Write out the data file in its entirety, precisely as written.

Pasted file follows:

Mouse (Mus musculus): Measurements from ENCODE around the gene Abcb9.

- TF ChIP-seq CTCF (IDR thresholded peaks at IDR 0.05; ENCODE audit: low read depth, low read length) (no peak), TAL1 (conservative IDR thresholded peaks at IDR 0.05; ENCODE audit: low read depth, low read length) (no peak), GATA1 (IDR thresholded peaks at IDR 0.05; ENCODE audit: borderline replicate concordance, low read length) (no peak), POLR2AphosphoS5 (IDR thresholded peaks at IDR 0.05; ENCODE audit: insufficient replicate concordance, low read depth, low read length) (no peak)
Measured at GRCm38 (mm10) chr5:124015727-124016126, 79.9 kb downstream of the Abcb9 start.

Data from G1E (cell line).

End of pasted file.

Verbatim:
Mouse (Mus musculus): Measurements from ENCODE around the gene Abcb9.

- TF ChIP-seq CTCF (IDR thresholded peaks at IDR 0.05; ENCODE audit: low read depth, low read length) (no peak), TAL1 (conservative IDR thresholded peaks at IDR 0.05; ENCODE audit: low read depth, low read length) (no peak), GATA1 (IDR thresholded peaks at IDR 0.05; ENCODE audit: borderline replicate concordance, low read length) (no peak), POLR2AphosphoS5 (IDR thresholded peaks at IDR 0.05; ENCODE audit: insufficient replicate concordance, low read depth, low read length) (no peak)
Measured at GRCm38 (mm10) chr5:124015727-124016126, 79.9 kb downstream of the Abcb9 start.

Data from G1E (cell line).